I began my teaching career in 1974, and for many years, until the IDEA Act in 1990, students with physical disabilities were excluded from the regular classroom. I can remember the first students I had after this law was passed - two were in wheelchairs, and two were blind - and I also remember the fear and anxiety that many teachers felt about how to include our new students with physical challenges into our daily routines. To be honest, I did not share their anxiety. I knew people with many forms of special needs since I was a child, and I always figured that with or without a disability, kids are still kids. That philosophy served me well. As the 90's progressed, more students were mainstreamed into the regular education classroom, including students with mental disabilities and challenges, including Down Syndrome, the autism spectrum, severe dyslexia, lower IQ, and many other issues. Looking back, I believe that I probably taught most of the students with special needs who came through North Allegheny, and I loved the lessons those students had to teach to the rest of the class and to me. They made me a better teacher! For example, I learned to stop talking while writing on the board; instead, I wrote, and then turned and faced the class for my lip readers. I helped all of my students get better organized each day and week, because of a suggestion from a student on the spectrum who liked to read the lesson highlights on the board. So, I put the highlights on the board! He used it as sort of a a compass for the class.
I told my classes at the beginning of each school year that EVERY student has strengths and lessons to share with others, and they believed it because I believed it. I loved the courage of so many of those brave students who persevered and loved school and friends and life, despite their challenges. I loved students with special needs so much that I even created a summer session special needs theater camp, and some of the kids liked it so much, they signed up twice a summer!
Thinking about how far Education has come with inclusion, I saw a story by Steve Hartman that touched my heart. A 14 year old boy with Down Syndrome named Caleb Prewitt did NOT like exercise, until he met Chris Nikic, a 21 year old man with Down Syndrome, and the first person ever with Down's to cross the finish line of an Ironman Triathlon. If you do not know what that entails, it is a grueling 140 miles of swimming, biking, and running. A person has to be in great shape to complete such a race. Chris became a mentor to Caleb, and Caleb just completed his first mini- triathlon! Such an exciting story, and so uplifting to see Chris in such an important mentorship role. Pure inspiration!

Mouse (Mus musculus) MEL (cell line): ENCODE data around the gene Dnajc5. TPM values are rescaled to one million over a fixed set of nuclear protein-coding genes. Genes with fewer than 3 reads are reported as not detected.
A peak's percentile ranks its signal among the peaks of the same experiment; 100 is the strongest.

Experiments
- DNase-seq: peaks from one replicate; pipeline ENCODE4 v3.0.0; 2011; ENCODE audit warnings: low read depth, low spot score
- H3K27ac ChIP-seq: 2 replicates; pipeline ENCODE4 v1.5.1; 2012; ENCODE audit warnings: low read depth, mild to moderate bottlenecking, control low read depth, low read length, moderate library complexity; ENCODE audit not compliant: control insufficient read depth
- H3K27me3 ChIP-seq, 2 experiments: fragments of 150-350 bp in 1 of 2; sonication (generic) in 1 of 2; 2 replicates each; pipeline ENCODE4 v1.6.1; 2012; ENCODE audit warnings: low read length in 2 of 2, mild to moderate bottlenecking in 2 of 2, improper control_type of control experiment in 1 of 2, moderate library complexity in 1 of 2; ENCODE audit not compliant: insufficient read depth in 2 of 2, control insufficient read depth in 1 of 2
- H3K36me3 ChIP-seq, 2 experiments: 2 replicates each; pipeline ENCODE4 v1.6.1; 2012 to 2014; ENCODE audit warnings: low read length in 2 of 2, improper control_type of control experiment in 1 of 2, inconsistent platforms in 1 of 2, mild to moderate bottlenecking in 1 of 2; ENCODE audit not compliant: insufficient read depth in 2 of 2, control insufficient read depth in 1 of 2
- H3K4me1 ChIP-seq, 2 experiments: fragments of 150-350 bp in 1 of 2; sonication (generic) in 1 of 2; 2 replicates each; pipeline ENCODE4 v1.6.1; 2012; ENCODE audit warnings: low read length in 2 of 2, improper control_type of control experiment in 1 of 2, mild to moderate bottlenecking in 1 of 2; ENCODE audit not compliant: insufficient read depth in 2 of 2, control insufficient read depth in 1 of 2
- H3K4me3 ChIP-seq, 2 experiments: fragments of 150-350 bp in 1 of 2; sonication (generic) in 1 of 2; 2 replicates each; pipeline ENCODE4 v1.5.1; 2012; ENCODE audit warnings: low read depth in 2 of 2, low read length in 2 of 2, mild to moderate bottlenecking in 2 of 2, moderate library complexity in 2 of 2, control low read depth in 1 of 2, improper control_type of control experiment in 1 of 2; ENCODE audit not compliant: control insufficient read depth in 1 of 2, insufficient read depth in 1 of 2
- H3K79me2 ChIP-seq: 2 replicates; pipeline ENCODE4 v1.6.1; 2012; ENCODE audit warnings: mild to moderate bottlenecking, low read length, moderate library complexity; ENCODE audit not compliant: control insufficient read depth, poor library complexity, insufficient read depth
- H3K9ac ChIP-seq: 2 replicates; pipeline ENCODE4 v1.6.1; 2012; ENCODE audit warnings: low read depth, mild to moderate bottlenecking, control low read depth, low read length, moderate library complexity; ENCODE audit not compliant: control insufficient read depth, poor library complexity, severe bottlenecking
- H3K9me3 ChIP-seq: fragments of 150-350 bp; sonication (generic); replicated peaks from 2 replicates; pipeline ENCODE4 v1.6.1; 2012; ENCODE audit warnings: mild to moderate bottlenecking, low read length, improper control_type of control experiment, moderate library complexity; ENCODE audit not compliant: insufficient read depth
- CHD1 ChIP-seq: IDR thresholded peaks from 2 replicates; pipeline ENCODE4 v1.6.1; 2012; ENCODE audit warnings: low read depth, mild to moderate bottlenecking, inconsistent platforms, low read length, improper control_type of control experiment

Just as I always said in my classroom, every person has gifts and talents to share and lessons to teach. Please click on the link below to see a video of these two young men - it will make your heart smile!
Visit Dede's web page for complete details on her award-winning book, STUDENT TEACHING: THE INSIDE SCOOP FROM A MASTER TEACHER. Many colleges have made the book required reading. Signed copies are available www.dederittman.com Dede is also a national speaker on The Three C's for Classroom success: Confidence, communication, and Creativity; Avoiding Teacher burnout; and many other inspirational topics.
I LOVE writing. And I love writing children's books- my newest passion. Although it will be a ton of work, I am looking forward to selling my books. Since I was a secondary teacher, I know that I have much to learn about elementary students, and I will have to follow my own advice and be my genuine self. However, I also know that I am passionate about helping kids who have to wear glasses, and that GRADY GETS GLASSES sends a positive message. I am willing to work hard and do all the things that also made me a successful teacher for 37
Teacher friends- let me know if you want me to read GRADY GETS GLASSES at your school. I am willing to come in to discuss the creative writing process, why writing is important, and personal fulfillment through writing, along with reading my book. I would appreciate the exposure, and I would make signed copies available for purchase in your classrooms following the reading. Please email me at firstname.lastname@example.org The website www.gradygetsglasses.com now has plush Grady bunnies for sale!
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